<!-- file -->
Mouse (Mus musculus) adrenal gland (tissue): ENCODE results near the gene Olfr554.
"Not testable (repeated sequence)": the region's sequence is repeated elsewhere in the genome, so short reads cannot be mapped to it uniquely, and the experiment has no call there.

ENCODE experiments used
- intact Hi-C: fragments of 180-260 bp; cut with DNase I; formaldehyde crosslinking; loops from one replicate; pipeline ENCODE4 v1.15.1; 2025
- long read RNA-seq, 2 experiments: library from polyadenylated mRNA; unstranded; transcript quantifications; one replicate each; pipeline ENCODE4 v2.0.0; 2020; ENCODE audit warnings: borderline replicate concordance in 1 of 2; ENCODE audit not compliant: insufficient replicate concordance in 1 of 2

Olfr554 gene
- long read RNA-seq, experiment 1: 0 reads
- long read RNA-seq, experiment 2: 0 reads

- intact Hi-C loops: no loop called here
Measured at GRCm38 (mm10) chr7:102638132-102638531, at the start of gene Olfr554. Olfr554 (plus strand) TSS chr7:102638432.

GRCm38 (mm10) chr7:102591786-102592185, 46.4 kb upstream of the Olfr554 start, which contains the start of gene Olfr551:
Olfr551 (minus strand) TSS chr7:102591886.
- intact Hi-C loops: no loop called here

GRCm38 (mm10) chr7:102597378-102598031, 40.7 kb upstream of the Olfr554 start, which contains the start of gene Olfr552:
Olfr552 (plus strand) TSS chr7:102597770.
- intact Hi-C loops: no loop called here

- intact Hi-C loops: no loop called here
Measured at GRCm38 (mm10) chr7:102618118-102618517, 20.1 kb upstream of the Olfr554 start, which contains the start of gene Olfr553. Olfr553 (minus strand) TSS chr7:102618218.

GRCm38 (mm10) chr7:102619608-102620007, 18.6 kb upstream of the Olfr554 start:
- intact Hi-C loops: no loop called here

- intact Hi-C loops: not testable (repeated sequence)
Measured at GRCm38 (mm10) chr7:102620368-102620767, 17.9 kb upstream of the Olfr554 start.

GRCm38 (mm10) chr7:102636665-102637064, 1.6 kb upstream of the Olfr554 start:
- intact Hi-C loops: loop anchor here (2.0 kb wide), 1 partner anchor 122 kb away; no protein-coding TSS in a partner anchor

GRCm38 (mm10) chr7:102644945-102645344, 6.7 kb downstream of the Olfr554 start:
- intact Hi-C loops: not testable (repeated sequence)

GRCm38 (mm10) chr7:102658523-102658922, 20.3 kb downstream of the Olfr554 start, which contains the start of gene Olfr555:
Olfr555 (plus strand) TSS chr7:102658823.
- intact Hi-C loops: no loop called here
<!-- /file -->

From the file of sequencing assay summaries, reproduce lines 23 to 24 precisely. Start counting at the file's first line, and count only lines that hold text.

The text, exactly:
GRCm38 (mm10) chr7:102636665-102637064, 1.6 kb upstream of the Olfr554 start:
- intact Hi-C loops: loop anchor here (2.0 kb wide), 1 partner anchor 122 kb away; no protein-coding TSS in a partner anchor